Hofstra University's Suburban Oral History Project
The project seeks to tell the stories of African-Americans who lived on Long Island in the post-World War II years as the region grew to become the iconic American suburb.
In 1962, Julius O. Pearse sought to become the first black officer in the Freeport Village police. “I wasn’t welcomed with open arms,” Pearse says. “They tried to get me to be angry and quit or make dumb mistakes.” But he stayed despite the challenges. He rose to first-grade detective in 21 years on the force before retiring.
Julius O. Pearse, of Freeport, the first black police officer in that village and president of the African-American Genealogical Society. (Feb. 6, 2008)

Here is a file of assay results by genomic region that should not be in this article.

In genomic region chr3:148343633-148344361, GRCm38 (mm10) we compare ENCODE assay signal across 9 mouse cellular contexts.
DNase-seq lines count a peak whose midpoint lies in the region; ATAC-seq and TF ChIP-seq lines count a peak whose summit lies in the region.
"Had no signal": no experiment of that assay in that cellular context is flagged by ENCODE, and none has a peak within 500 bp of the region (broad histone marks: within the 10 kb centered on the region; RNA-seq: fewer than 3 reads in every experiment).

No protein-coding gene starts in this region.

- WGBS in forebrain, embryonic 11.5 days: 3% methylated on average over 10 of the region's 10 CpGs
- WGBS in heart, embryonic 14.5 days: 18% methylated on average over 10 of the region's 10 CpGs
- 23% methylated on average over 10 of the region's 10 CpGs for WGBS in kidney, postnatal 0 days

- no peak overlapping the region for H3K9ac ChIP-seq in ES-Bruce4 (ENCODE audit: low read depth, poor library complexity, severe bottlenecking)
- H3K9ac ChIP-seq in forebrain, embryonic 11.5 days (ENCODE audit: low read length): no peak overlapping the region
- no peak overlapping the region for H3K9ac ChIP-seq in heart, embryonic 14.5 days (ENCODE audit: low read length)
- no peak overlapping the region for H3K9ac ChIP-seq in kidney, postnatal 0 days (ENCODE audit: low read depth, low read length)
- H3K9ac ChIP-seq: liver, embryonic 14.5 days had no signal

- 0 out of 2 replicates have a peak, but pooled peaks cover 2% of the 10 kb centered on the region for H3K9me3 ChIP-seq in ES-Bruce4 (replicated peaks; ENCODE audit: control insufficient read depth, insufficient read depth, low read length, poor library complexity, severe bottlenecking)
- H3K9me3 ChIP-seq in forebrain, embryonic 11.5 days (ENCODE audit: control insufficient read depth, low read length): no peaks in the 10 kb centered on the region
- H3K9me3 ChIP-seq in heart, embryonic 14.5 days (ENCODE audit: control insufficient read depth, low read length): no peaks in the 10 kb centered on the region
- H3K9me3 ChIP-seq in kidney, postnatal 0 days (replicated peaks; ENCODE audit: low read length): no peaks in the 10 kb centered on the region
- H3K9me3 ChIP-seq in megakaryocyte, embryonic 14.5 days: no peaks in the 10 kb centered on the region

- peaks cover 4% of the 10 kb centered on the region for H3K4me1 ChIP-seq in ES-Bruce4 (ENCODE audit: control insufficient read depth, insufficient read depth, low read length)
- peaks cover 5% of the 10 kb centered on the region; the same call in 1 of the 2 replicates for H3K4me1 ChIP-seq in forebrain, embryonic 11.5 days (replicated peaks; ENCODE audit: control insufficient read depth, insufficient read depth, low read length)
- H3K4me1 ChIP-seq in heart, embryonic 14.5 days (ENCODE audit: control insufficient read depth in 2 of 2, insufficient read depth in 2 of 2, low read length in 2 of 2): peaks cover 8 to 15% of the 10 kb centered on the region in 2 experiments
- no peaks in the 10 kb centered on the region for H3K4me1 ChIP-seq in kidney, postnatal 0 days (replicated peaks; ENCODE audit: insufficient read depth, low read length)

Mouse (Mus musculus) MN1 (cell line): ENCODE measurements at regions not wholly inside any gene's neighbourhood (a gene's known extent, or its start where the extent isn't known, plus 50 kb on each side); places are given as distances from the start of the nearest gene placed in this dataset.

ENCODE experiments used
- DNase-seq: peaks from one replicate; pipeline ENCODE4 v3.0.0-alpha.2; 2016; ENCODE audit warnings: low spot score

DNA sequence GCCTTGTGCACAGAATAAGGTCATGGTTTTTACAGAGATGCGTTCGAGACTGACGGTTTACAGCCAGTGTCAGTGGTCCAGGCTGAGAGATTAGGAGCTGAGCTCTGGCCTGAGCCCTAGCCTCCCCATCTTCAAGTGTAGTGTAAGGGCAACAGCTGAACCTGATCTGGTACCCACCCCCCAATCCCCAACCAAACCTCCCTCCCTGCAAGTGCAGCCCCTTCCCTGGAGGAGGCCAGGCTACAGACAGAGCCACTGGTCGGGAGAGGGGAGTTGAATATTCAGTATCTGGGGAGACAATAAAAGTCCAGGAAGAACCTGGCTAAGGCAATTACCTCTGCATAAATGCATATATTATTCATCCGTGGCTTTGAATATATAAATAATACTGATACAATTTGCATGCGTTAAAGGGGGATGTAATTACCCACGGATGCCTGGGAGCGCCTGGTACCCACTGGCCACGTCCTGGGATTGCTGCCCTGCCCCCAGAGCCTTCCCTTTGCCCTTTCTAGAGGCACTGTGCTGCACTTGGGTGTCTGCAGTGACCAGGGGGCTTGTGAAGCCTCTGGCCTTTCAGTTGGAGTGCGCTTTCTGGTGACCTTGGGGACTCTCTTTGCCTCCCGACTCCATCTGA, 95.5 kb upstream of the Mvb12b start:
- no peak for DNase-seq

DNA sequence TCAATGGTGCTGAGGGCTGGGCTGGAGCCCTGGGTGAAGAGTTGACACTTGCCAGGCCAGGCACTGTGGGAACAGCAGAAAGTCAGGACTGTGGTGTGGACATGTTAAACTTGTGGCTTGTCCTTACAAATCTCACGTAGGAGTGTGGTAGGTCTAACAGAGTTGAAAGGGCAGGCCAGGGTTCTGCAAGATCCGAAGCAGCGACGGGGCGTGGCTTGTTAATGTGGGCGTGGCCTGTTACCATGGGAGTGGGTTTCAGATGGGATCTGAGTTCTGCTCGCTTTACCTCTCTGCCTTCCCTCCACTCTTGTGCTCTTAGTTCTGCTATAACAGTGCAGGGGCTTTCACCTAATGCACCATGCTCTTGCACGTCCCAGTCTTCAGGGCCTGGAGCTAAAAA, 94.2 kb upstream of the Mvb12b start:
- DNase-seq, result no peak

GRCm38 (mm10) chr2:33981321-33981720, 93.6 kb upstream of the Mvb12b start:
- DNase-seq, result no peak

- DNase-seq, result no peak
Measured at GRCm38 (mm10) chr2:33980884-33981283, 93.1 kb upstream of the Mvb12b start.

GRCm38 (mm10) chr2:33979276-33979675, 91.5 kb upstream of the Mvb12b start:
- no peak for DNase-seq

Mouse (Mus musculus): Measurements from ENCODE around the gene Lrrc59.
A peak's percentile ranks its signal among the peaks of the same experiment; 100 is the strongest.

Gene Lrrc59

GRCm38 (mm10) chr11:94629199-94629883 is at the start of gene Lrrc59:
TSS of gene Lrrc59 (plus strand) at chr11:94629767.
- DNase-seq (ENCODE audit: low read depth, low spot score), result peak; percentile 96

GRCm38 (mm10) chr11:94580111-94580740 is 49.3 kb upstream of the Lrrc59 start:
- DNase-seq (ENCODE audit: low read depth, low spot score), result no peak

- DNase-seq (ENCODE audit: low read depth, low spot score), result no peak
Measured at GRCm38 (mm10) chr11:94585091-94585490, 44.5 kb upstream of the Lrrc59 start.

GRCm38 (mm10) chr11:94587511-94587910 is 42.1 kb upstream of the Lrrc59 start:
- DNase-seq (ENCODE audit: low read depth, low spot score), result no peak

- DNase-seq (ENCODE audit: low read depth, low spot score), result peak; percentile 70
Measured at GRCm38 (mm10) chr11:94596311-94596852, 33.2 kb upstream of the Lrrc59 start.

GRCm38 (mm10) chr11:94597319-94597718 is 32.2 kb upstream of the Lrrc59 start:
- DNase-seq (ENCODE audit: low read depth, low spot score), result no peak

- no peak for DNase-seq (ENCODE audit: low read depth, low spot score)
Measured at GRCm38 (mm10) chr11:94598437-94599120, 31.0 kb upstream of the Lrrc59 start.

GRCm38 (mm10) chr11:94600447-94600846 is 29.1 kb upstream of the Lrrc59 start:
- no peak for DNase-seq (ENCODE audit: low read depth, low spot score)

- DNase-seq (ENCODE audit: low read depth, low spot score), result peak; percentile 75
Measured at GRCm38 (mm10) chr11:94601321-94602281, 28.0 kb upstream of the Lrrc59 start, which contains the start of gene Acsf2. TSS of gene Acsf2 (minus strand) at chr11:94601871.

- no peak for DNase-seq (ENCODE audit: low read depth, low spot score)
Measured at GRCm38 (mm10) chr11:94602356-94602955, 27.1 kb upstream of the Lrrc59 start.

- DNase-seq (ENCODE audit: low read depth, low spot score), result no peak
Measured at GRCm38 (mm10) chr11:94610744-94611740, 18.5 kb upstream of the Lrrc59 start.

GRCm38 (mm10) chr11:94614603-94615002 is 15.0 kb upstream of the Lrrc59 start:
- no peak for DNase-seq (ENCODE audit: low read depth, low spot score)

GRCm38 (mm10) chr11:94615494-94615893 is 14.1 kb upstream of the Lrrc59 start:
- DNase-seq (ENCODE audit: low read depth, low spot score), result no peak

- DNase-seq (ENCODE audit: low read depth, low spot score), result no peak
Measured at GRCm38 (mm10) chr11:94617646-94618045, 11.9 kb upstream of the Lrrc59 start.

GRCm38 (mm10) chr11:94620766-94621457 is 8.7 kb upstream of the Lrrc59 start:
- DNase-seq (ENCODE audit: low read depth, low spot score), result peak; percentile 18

Gloria Nixon Pone smiles with her husband, Dr. Darrell Pone, at their home in Old Westbury. Pone says his family encountered racial divide while trying to find housing on Long Island in 1956. His late father, also a doctor, eventually built a house in Westbury, he says, but not without difficulty. (July 9, 2012)
Gloria Nixon Pone poses for a portrait with her husband, Darrell, at their home in Old Westbury. (July 9, 2012)
Lawrence Levy, executive dean of Hofstra's National for Suburban Studies, in his office. Levy has initiated the Hofstra Suburban Oral History Project, focusing on the stories of African-Americans living on Long Island as the region was transforming into the nation's iconic suburb. (July 10, 2012)